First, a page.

The Fleischer cartoons were also responsible for giving Superman perhaps his most singular superpower: flight. When the Fleischers started work on the series, in the comic books, Superman could only leap from place to place (hence the classic phrase, "able to leap tall buildings in a single bound"). After seeing the leaping fully animated, however, the Fleischers deemed it "silly looking", and asked Action Comics' (which would later become DC Comics) permission to have him fly instead; the publisher agreed, and wrote the flight ability into the comics from then on.

The Fleischers produced nine classic cartoons in the Superman series before Paramount took over the Fleischer Studios facility in Miami and ousted Max and Dave Fleischer. By the end of 1941, the brothers were no longer able to cooperate with each other, and the studio's co-owner Dave Fleischer had left Florida for California, where he would eventually become the new head of Columbia Pictures' Screen Gems studio. After the Fleischers were removed from the company, Paramount renamed the organization Famous Studios, placing Seymour Kneitel, Isadore Sparber, Sam Buchwald, and Dan Gordon in charge of production. The sleek look of the series continued, but there was a noticeable change in the storylines of the later shorts of the series. The first nine cartoons had more of a science fiction aspect to them, as they involved the Man of Steel fighting robots, giant dinosaurs, meteors from outer space, and other perils. The later eight cartoons in the series, which were all Famous Studios productions, dealt more with World War II propaganda stories, such as in Eleventh Hour, which finds Superman going to Japan to commit acts of sabotage in order to reduce the morale of the enemy; in another episode an angered Adolf Hitler had a cameo role at the end of Jungle Drums after Superman foiled another Nazi plot.

The first seven cartoons originated the classic opening line which was later adopted by the Superman radio series and in the live-action television series a decade later: "Faster than a speeding bullet! More powerful than a locomotive! Able to leap tall buildings in a single bound!" (The radio series also eventually used the cartoon series' theme music.) However, for the final two Fleischer-produced cartoons and the first of the eight Famous Studios-produced cartoons, the opening was changed to "Faster than a speeding bullet! More powerful than a locomotive! Able to soar higher than any plane!". For the remaining Famous Studios-produced cartoons, the opening line was changed again to "Faster than a streak of lightning! More powerful than the pounding surf! Mightier than a roaring hurricane!" For international prints of Superman cartoons starting with "Eleventh Hour" the opening line is "Faster than a flash of lightning! More potent than a beating surf! Faster than an active hurricane!" This series also featured a slight variation of the now-classic exclamation (also from the radio series): "Up in the sky, look! It's a bird! It's a plane! It's Superman!".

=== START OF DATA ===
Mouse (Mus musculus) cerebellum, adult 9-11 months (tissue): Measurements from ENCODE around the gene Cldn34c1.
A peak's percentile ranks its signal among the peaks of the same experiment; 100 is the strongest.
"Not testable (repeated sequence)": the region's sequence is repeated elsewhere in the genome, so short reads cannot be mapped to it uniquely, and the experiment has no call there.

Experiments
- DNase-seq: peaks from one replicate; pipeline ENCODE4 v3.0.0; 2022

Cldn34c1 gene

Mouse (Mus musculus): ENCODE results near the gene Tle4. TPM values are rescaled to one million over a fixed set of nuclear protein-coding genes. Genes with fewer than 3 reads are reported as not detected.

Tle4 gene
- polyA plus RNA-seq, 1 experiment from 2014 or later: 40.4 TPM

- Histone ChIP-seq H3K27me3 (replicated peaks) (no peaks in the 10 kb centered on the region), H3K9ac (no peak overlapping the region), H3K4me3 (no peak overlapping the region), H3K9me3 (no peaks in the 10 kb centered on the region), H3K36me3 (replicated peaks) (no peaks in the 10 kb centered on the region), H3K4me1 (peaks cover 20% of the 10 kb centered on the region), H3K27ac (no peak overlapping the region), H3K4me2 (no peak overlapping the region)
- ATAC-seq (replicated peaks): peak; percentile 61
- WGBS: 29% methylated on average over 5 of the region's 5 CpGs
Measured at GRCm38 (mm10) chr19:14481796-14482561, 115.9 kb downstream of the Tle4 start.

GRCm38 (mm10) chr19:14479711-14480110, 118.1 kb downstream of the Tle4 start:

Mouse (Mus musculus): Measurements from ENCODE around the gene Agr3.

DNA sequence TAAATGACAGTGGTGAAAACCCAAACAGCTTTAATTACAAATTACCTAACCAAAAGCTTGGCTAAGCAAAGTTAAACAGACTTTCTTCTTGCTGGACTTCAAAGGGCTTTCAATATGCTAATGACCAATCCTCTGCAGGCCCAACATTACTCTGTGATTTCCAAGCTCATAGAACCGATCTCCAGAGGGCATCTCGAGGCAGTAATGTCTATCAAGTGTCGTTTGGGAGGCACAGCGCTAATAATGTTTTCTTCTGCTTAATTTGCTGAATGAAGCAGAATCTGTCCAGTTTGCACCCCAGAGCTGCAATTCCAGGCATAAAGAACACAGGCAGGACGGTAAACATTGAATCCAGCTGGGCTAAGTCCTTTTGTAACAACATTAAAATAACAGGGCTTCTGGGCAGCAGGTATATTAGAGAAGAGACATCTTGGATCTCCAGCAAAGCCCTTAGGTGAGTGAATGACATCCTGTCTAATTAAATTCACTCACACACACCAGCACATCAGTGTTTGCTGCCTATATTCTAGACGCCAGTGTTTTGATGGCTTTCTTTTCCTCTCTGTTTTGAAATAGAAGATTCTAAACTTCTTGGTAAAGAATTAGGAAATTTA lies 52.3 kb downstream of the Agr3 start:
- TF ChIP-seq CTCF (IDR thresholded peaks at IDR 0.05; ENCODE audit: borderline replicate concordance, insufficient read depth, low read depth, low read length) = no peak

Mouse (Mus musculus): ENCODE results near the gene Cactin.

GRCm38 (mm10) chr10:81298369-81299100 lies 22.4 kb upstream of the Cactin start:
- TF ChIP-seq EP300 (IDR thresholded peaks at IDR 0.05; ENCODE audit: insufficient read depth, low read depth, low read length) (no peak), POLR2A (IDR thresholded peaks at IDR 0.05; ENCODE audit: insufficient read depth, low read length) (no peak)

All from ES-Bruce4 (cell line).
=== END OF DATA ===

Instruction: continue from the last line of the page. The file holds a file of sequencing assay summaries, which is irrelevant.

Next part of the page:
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Famous Studios ended the series after a total of seventeen shorts had been produced, replacing it with a series of shorts based upon Marge's Little Lulu. The high cost of the series kept it from continuing in the face of budgetary restrictions that were imposed after removing the Fleischers from the studio. The first cartoon had a budget of $50,000, and the other sixteen each had a budget of $30,000, bringing the total cost of the series to $530,000 (equivalent to over seven million dollars today). In addition, Paramount cited waning interest in the Superman shorts among theater exhibitors as another justification for the series' cancellation.

The rights to all seventeen cartoons eventually reverted to National Comics, who licensed TV syndication rights to Flamingo Films (distributors of the TV series Adventures of Superman). All eventually fell into the public domain, due to National failing to renew their copyrights; thus, they have been widely distributed on VHS, laserdisc, and DVD. Nonetheless, Warner Bros., via parent Time Warner's ownership of DC Comics, now owns the original film elements to the cartoons.